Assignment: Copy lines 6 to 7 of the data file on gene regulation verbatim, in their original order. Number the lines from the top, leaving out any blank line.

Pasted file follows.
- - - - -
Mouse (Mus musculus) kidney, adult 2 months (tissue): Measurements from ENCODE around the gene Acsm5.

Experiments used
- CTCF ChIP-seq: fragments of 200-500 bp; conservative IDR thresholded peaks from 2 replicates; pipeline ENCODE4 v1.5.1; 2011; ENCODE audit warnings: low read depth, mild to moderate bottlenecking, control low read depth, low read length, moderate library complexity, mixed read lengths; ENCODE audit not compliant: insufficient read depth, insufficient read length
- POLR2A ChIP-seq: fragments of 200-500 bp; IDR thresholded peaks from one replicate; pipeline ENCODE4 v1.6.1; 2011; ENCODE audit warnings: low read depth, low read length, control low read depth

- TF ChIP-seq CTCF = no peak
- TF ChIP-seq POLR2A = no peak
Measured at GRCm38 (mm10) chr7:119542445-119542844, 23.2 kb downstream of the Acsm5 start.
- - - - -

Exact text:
- TF ChIP-seq POLR2A = no peak
Measured at GRCm38 (mm10) chr7:119542445-119542844, 23.2 kb downstream of the Acsm5 start.